How wedding ceremony distributors channeled creativity and resilience to climate the pandemic

How wedding vendors channeled creativity and resilience to weather the pandemic

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In 2020, Canada’s wedding industry lost more than $ 1.6 billion as couples scrambled to postpone, cancel, or downsize their big day. According to insurance platform, Ontario had the biggest hit, losing $ 780 million, followed by Quebec ($ 257 million) and British Columbia ($ 158 million).

“Our sector has been cut off at the knees,” says Tracey Manailescu, co-founder of the 8,500-strong Wedding Planners Institute of Canada. “Wedding venues have gone bankrupt, decor rental companies have sold their inventory and shops closed, and hundreds of people, almost all self-employed, have been made unemployed. Now we all hold our breath to see what happens next. “

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At the start of a new wedding season, vendors across the country share how they’ve handled the past 15 months. The result is a snapshot of resilient, creative people who have survived by changing gears.

The pandemic forced a wedding settlement. Many couples have responded with a simplification

The politics of a pandemic wedding

Sydney Power

Owner, Powerful Moments Events, Vancouver

Power opened their event planning firm in January 2020 to serve BC’s Fraser Valley – perfect timing to capitalize on what many have been anticipating for a record year for weddings. Three months later, her wedding colleagues desperately postponed or canceled the wedding while she tried to figure out how to stay relevant when she had no clients, let alone future prospects. “As a brand new company that only had a handful of inquiries before COVID-19, I had to turn very quickly.” Power chose editorial footage that enabled her to show potential couples the quality of her work, choreograph photos of brides with beautiful bouquets of flowers in elegant locations, and then use them as advertising on social media and provider websites. She booked 10 small weddings in 2021, with many more inquiries for 2022 and 2023. “With these stylized shots I was able to show what I can do. Almost every request that comes in now is because of them. “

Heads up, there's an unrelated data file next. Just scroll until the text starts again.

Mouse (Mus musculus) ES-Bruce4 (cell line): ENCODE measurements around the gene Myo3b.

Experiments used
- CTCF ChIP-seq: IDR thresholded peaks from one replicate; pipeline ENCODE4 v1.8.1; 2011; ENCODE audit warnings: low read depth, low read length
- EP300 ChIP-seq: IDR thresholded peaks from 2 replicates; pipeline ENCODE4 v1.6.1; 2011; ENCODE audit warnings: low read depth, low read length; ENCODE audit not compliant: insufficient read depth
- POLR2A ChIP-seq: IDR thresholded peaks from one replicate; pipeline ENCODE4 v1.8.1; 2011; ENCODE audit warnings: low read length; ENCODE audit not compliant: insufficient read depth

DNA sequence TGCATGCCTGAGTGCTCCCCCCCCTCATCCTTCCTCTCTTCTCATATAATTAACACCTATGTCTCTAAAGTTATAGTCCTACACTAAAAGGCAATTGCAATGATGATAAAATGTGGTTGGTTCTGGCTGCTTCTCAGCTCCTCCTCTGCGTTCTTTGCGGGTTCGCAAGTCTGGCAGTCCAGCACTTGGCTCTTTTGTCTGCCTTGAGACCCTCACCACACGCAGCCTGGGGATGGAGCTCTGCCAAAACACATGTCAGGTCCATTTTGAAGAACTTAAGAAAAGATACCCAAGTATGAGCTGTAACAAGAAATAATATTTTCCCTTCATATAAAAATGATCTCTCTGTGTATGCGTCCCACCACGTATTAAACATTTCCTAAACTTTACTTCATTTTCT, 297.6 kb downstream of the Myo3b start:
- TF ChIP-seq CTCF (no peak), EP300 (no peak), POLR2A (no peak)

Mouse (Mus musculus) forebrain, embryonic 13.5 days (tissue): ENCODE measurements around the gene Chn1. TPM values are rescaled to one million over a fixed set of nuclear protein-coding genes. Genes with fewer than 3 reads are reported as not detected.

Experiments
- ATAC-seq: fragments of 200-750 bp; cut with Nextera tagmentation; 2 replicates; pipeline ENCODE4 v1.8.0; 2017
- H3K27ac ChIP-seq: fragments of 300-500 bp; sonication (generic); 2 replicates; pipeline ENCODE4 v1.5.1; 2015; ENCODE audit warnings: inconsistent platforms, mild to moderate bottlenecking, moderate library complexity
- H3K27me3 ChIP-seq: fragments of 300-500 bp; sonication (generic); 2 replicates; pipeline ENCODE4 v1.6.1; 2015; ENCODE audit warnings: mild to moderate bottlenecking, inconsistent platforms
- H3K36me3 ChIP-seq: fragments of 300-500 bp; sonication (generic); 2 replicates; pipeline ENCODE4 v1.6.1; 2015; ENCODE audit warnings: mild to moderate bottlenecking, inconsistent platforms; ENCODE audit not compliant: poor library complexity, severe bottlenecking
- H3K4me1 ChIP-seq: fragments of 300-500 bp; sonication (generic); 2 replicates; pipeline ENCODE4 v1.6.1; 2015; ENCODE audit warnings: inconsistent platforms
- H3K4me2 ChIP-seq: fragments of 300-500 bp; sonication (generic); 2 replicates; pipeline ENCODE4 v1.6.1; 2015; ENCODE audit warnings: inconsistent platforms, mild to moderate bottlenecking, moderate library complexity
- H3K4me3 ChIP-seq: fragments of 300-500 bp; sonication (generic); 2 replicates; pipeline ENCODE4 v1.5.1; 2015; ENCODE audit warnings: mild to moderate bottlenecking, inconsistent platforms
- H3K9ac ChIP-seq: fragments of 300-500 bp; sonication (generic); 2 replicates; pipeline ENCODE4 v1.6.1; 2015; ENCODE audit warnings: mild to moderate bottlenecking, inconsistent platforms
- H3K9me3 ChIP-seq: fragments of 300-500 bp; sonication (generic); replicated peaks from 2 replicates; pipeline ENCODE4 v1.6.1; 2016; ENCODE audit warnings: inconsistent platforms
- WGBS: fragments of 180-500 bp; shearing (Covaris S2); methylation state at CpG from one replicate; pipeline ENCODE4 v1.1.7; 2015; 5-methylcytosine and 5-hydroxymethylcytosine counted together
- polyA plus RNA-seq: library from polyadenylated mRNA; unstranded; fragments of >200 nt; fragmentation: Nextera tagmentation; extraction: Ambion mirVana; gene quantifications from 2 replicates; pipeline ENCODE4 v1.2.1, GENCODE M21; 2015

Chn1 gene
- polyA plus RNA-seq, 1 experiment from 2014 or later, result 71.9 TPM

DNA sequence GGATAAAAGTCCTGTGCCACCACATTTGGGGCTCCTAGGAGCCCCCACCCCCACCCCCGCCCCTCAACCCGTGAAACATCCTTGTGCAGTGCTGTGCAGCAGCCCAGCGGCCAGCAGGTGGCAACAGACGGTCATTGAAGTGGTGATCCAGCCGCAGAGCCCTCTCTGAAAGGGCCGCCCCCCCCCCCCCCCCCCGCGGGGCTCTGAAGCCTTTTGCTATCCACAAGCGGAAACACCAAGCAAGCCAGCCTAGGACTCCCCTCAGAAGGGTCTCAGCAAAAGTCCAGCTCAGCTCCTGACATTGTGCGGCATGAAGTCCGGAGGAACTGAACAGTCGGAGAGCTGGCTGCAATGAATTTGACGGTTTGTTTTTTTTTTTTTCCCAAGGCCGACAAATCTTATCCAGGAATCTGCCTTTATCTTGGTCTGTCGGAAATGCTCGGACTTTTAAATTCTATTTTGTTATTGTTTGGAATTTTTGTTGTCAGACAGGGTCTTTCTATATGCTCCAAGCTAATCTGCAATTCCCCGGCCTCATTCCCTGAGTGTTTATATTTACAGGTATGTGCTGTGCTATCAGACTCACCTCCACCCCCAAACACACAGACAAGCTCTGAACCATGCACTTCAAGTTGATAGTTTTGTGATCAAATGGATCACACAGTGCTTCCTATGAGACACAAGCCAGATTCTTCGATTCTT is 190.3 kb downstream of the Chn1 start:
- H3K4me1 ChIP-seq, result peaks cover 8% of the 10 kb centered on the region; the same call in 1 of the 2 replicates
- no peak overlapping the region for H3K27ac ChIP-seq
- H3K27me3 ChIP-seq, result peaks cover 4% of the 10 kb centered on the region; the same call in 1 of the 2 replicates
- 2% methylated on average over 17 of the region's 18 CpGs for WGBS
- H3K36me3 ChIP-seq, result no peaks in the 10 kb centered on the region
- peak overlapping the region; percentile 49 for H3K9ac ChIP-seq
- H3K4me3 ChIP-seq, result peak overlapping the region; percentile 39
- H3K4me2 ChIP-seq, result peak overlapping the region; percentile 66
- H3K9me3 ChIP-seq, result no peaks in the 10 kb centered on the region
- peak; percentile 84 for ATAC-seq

Catherine Langlois

Owner, Catherine Langlois Bridal Design, Toronto

Whitney Heard photo / handout

In early 2020, Langlois was working on a collection of bespoke dresses to be shown at New York Bridal Fashion Week. She hoped to attract international attention to open a wholesale business overseas. The wedding show that was due to take place in October came and went. Today she is struggling to repay thousands of dollars’ worth of extra fabric that she ordered. “I bought four times my normal inventory to fill future orders,” says Langlois, who has been in her business for 20 years. “I thought 2020 would be my breakout year. Instead, my business has fallen by around 90 percent. She gave herself a month to “feel sorry for myself,” then spent her free time setting up a Shopify website – “something that popped into my mind for a long time,” she says. Now she’s on the same hold as her clients, waiting to see when the locks can be lifted and weddings can start again. “The difficult part will hang around until then.”

Cortney Williamson